Lucas established that economic regulations can result in a taking, even though the Government does not formally condemn property. " [W]hen the owner of real property has been called upon to sacrifice all economically beneficial uses in the name of the common good, that is, to leave his property economically idle, he has suffered a taking." Id. at 1019, 112 S. Ct. at 2895 (emphasis in original). But Lucas also noted that when "the logically antecedent inquiry into the nature of the owner's estate shows that the proscribed use interests were not part of his title to begin with," id. at 1027, 112 S. Ct. at 2899, regulations proscribing such uses do not result in a taking.
The Supreme Court explicitly recognized the navigational servitude as a pre-existing limitation on riparian landowners' estates. See id. at 1028-29, 112 S. Ct. at 2900 (citing the navigational servitude as a case when "we assuredly would permit the government to assert a permanent easement that was a pre-existing limitation upon the landowner's title.") (emphasis in original). Because the navigational servitude is a pre-existing limitation on the title of riparian property--indeed the limitation is almost as old as the republic itself, see Gibbons v. Ogden, 22 U.S. (9 Wheat) 1, 189-193, 6 L. Ed. 23 (1824)--exercise of the servitude cannot constitute a taking, even where it deprives a landowner of all economically reasonable use of his land. United States v. Cherokee Nation of Okla., 480 U.S. 700, 704, 107 S. Ct. 1487, 1489-90, 94 L. Ed. 2d 704 (1987) ("the damage sustained does not result from taking property from riparian owners within the meaning of the Fifth Amendment but from the lawful exercise of a power to which the interests of riparian owners have always been subject"); United States v. Rands, 389 U.S. at 122, 88 S. Ct. at 266 (same). Accordingly, even were the landowners to establish that the Government's prohibition on the use of the tipple and coal loading facility deprived them of all economically reasonable uses of their land (and they have not yet established this fact), there was no taking. From the time the tipple and coal-loading facility commenced operation in 1914, the landowners' right to operate them was subject to the navigational servitude and the possibility that the Government might exercise the servitude to prohibit their use. Exercise of the servitude did nothing more than realize a limitation always inherent in the landowners' title. It was not a taking.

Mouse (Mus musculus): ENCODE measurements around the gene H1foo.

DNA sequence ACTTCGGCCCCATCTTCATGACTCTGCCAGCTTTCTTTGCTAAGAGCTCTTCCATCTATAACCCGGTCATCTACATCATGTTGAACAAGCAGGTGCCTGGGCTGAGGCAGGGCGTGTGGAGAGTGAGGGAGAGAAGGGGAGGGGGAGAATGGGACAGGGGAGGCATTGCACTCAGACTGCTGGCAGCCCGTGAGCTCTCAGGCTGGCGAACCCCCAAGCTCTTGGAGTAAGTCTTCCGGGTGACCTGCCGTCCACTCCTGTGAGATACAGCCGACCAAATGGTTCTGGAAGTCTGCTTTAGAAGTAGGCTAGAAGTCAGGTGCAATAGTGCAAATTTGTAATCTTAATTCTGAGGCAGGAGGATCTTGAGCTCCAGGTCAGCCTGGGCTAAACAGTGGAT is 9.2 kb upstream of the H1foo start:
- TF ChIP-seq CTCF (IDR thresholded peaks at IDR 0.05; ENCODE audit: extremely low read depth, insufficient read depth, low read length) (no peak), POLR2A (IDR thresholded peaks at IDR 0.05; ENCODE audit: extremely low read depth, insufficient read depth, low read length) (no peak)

C. Section 111 of the River and Harbors Act of 1970
The landowners argue that Section 111 of the River and Harbors Act of 1970, 33 U.S.C. § 595a, requires the Government to compensate them for the prohibition on the use of the tipple and coal loading facility. They note that Section 111 applies to condemnation proceedings and to "cases where real property shall be taken ... for the public use in connection with any improvement of rivers." They assert the Government's prohibition on the use of the tipple and coal loading facility was a "taking" within the meaning of Section 111.
There is no reason to suppose that Congress referred to takings in Section 111 in any other than a constitutional sense. As discussed, the Government's exercise of the navigational servitude to prohibit the use of the tipple and coal loading facility was not a taking under the Fifth Amendment. Accordingly, it would appear that Section 111, by its terms, does not apply.
In any event, Section 111 only applies to "real property taken by the United States above the high water mark." Here the United States did not acquire above the high-water mark real property (other than the original 30.54 acres); rather, it prohibited use of the tipple--a structure jutting one hundred feet into a navigable waterway. Section 111 does not require compensation for prohibition of the use of such a structure. Cf. United States v. Certain Parcels of Land, Etc. (City of Valdez), 666 F.2d 1236, 1238 (9th Cir. 1982) ("private improvements connected to fastlands but located in the navigable waters may be altered or removed by the Government to improve navigation without compensating the owner").4
The landowners also argue that Section 111 "was adopted to limit or abrogate the harsh provisions of the earlier doctrine of the 'navigational servitude,' " and therefore the navigational servitude does excuse payment of just compensation. But Congress did not express an intent to abolish the navigational servitude or to provide compensation for all economic losses occasioned by regulation of navigable waterways. The legislative history of Section 111 indicates that Congress intended to modify the rule of United States v. Rands only to the extent of paying full compensation based on riparian location in cases of actual acquisition of above the high-water mark real property.5 Section 111 "makes no change in existing law" with respect to other aspects of the navigational servitude. H.R.Rep. No. 1665, 91st Cong.2d Sess. 30-31 (1970). We will not alter long-established law or abridge the navigational servitude in the absence of explicit legislation from Congress.